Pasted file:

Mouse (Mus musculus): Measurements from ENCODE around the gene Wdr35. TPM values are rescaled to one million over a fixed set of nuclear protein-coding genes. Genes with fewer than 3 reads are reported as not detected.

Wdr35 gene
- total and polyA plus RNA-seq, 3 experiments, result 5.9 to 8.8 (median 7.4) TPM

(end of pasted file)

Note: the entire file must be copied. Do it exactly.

Mouse (Mus musculus): Measurements from ENCODE around the gene Wdr35. TPM values are rescaled to one million over a fixed set of nuclear protein-coding genes. Genes with fewer than 3 reads are reported as not detected.

Wdr35 gene
- total and polyA plus RNA-seq, 3 experiments, result 5.9 to 8.8 (median 7.4) TPM